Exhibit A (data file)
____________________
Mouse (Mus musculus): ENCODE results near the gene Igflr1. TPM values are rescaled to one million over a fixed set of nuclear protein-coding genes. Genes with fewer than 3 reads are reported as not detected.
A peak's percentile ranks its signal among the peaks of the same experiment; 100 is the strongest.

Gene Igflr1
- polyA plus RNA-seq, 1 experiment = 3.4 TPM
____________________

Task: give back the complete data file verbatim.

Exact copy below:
Mouse (Mus musculus): ENCODE results near the gene Igflr1. TPM values are rescaled to one million over a fixed set of nuclear protein-coding genes. Genes with fewer than 3 reads are reported as not detected.
A peak's percentile ranks its signal among the peaks of the same experiment; 100 is the strongest.

Gene Igflr1
- polyA plus RNA-seq, 1 experiment = 3.4 TPM